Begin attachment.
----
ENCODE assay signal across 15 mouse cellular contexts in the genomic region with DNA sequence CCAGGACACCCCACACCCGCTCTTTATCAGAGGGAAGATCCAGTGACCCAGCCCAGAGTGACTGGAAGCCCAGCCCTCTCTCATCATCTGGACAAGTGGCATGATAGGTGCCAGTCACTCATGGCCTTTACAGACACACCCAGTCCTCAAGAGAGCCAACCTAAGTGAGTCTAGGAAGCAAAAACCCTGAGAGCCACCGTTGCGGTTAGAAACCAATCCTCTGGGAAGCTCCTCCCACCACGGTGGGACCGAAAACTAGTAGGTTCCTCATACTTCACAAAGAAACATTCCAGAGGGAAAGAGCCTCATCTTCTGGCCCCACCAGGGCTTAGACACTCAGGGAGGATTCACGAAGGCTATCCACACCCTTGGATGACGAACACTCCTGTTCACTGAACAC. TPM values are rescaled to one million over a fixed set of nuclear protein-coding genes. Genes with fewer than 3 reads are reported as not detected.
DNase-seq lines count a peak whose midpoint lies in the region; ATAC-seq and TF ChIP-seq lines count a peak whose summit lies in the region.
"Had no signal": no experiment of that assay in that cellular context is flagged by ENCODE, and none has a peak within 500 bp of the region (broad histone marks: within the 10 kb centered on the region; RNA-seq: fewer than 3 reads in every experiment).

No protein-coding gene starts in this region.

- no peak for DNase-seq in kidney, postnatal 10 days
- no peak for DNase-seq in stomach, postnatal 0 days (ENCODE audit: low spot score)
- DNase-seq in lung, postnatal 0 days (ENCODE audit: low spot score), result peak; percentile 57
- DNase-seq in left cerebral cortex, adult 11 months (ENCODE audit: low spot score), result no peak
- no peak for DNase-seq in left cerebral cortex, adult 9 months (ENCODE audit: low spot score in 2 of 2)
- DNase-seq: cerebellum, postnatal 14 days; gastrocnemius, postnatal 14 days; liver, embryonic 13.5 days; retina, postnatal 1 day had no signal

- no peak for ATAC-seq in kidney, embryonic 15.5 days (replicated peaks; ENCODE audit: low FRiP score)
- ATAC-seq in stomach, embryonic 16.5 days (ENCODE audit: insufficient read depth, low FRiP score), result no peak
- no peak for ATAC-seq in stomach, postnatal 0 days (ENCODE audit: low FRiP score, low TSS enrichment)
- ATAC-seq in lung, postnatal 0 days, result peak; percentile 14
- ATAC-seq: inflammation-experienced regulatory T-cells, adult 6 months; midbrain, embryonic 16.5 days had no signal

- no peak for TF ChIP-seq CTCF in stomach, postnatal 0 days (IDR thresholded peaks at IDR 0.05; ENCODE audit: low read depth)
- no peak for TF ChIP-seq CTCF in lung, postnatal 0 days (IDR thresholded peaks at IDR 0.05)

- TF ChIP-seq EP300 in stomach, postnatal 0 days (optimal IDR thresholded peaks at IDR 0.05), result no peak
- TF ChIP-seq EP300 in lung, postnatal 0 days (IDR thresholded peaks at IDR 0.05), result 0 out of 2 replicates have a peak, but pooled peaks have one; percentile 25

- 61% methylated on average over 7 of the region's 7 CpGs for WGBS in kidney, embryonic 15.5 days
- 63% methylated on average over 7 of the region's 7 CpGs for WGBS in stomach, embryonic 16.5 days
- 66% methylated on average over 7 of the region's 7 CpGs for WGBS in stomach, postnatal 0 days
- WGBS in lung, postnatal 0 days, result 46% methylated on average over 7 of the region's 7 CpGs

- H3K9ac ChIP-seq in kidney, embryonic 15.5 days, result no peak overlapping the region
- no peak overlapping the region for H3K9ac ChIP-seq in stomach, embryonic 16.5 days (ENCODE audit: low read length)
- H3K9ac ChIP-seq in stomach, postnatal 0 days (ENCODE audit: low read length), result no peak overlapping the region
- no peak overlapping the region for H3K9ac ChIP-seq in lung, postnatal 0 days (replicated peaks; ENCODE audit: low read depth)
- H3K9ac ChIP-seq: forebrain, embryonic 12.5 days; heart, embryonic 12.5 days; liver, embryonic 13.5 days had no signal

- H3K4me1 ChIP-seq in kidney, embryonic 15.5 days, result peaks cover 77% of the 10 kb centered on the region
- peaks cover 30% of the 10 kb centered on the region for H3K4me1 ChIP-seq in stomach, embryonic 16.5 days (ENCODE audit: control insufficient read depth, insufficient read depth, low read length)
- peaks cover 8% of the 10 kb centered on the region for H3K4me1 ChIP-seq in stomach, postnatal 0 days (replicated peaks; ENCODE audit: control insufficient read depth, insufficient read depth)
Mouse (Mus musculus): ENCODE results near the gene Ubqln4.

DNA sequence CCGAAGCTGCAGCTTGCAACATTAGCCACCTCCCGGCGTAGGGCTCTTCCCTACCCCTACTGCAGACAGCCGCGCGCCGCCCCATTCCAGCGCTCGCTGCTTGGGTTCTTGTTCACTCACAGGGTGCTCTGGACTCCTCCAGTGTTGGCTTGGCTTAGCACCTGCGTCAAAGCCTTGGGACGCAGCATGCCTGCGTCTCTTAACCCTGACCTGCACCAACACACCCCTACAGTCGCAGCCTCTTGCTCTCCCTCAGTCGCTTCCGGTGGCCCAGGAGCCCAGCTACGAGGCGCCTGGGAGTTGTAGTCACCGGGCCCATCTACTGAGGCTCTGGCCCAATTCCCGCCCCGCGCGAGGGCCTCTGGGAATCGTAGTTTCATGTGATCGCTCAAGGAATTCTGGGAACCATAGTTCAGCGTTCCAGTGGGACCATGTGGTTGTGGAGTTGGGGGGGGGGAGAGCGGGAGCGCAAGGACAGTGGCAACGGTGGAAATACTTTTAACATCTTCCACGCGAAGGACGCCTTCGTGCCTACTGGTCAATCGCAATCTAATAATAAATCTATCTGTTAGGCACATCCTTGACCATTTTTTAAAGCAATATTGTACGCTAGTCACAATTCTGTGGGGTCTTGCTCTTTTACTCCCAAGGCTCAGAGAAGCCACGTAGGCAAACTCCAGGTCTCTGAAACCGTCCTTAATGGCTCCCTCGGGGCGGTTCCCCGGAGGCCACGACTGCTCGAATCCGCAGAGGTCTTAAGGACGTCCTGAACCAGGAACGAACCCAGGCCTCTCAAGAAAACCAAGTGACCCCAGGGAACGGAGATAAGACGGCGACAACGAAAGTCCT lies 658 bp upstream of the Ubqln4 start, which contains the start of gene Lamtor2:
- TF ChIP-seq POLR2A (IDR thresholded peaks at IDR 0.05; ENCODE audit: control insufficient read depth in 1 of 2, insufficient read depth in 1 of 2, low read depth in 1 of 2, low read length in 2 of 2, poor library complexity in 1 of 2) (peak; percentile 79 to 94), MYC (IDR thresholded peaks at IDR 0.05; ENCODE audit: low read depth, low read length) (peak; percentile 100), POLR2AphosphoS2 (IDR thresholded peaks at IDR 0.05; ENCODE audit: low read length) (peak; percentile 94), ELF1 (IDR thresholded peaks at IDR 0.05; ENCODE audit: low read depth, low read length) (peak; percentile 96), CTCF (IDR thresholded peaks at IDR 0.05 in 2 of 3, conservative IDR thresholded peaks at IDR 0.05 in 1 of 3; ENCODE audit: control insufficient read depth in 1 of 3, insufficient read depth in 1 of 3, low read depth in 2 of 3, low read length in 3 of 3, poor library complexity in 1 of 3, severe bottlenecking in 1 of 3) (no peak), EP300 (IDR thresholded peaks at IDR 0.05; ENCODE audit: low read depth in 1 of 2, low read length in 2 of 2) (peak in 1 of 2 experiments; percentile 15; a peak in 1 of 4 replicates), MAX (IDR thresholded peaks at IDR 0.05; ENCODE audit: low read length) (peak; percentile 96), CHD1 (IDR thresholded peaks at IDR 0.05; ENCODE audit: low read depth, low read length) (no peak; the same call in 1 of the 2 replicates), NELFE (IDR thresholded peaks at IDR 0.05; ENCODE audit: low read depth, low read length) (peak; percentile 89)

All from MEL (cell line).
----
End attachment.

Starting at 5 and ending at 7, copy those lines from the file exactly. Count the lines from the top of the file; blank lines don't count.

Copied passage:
- no peak for DNase-seq in kidney, postnatal 10 days
- no peak for DNase-seq in stomach, postnatal 0 days (ENCODE audit: low spot score)
- DNase-seq in lung, postnatal 0 days (ENCODE audit: low spot score), result peak; percentile 57